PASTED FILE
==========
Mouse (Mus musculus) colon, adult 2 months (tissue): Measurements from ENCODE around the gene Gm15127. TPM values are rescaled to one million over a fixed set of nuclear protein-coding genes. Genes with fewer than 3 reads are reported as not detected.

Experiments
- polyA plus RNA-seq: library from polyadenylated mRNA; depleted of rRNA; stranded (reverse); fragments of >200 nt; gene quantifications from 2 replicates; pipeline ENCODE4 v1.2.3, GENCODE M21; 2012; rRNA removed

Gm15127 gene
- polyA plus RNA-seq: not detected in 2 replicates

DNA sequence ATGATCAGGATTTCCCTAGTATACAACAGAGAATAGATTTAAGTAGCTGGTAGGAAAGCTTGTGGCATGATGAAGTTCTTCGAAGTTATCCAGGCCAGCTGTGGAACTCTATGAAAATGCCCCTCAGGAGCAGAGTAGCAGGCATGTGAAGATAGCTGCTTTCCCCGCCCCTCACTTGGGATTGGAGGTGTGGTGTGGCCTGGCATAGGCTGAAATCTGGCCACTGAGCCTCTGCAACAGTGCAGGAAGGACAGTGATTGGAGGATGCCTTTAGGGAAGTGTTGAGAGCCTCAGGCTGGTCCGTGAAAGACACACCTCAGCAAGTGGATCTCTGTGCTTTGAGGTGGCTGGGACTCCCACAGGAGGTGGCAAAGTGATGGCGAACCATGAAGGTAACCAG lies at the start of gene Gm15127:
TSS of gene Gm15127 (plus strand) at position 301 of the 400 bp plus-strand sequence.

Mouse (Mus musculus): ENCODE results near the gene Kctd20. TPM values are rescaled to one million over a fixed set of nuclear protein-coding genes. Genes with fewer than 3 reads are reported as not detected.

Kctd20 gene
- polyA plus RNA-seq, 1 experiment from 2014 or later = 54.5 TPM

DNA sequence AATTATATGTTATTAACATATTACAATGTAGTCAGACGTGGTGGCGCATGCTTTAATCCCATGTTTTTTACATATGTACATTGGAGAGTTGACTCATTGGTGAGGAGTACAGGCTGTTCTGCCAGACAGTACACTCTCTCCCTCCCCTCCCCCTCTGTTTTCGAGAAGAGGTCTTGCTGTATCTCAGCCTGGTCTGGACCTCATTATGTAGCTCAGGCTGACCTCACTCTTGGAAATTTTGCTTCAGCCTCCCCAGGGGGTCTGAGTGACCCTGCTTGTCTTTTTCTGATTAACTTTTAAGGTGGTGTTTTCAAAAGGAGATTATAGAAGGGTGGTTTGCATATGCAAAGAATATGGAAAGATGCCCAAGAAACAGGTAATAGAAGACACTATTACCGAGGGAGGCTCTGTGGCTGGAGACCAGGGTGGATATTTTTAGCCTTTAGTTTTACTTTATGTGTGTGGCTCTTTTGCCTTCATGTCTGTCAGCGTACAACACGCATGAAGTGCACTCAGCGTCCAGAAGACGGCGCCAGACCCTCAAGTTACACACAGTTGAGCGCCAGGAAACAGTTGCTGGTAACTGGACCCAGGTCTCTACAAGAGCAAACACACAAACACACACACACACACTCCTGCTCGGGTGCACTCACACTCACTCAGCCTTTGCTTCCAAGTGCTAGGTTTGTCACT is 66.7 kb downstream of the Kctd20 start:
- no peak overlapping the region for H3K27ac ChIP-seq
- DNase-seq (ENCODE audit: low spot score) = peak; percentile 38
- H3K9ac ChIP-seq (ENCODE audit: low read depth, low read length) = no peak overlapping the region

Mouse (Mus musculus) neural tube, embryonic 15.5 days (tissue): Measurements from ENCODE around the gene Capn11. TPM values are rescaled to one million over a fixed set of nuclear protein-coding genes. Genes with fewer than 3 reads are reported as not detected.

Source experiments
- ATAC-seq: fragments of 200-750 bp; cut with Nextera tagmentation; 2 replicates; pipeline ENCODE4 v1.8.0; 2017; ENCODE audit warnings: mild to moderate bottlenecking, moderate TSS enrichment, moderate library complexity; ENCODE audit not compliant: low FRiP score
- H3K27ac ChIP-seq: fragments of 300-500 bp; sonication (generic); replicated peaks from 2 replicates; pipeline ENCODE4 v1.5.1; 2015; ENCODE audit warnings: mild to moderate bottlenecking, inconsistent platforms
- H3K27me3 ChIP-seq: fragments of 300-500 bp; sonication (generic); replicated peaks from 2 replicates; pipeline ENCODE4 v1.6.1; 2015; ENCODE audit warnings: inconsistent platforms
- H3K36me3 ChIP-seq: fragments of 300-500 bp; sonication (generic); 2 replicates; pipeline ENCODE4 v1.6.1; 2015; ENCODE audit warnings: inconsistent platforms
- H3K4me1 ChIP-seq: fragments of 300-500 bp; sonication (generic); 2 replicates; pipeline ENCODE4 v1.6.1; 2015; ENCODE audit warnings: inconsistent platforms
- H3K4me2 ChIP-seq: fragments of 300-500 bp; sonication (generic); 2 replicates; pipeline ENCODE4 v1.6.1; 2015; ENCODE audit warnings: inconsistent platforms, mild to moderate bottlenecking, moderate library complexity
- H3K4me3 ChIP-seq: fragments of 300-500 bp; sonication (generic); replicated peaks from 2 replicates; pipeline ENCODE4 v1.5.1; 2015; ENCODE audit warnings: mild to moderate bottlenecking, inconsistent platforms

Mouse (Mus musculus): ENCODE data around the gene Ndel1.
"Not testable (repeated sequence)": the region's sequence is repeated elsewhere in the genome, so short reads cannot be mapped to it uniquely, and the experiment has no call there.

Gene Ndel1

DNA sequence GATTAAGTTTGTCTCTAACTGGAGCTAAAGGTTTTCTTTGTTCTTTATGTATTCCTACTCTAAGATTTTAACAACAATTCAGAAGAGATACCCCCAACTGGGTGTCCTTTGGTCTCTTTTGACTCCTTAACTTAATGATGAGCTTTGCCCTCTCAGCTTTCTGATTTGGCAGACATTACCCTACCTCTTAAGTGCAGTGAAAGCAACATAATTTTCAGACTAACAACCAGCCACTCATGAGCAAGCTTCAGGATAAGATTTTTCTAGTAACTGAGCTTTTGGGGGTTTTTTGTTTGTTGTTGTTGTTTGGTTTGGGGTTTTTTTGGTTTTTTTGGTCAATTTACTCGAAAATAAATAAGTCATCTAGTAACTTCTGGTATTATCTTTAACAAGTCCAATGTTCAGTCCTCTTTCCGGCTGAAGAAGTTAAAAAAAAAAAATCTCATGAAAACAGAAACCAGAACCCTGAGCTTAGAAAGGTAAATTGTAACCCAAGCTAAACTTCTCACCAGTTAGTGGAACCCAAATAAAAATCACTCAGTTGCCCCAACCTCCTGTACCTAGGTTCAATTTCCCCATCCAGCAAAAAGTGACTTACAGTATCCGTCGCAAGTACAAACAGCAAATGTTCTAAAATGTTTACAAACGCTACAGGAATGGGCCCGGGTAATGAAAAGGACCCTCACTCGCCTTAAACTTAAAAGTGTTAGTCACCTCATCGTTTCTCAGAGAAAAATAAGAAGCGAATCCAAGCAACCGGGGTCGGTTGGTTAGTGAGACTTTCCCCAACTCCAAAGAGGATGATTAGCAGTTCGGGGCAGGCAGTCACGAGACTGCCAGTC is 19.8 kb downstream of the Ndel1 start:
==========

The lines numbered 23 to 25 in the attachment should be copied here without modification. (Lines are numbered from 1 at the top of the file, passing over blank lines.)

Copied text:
- H3K4me3 ChIP-seq: fragments of 300-500 bp; sonication (generic); replicated peaks from 2 replicates; pipeline ENCODE4 v1.5.1; 2015; ENCODE audit warnings: mild to moderate bottlenecking, inconsistent platforms

Mouse (Mus musculus): ENCODE data around the gene Ndel1.
"Not testable (repeated sequence)": the region's sequence is repeated elsewhere in the genome, so short reads cannot be mapped to it uniquely, and the experiment has no call there.